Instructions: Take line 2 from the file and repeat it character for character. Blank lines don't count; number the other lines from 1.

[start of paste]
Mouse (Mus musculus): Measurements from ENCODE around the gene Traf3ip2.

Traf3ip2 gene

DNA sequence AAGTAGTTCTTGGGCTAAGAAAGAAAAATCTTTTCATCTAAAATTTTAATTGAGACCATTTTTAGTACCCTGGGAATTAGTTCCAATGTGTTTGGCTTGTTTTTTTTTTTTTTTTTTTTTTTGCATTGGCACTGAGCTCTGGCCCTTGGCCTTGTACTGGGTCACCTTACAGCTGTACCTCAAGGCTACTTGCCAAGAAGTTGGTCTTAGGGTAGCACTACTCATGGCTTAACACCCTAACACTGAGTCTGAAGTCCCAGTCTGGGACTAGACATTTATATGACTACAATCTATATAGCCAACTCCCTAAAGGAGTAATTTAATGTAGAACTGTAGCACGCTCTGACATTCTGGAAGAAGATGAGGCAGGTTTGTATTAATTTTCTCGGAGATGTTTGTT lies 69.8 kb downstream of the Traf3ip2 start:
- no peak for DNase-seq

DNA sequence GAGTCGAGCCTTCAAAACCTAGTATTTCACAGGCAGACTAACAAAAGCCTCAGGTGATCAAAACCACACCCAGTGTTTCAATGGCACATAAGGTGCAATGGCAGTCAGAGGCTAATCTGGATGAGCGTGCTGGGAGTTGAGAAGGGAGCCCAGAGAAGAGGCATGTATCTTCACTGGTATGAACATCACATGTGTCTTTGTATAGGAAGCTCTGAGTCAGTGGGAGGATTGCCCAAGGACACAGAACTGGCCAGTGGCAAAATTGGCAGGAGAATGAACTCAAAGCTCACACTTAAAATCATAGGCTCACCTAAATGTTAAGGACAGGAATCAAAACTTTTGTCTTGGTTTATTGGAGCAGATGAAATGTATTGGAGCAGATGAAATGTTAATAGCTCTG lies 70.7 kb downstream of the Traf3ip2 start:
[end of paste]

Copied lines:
Traf3ip2 gene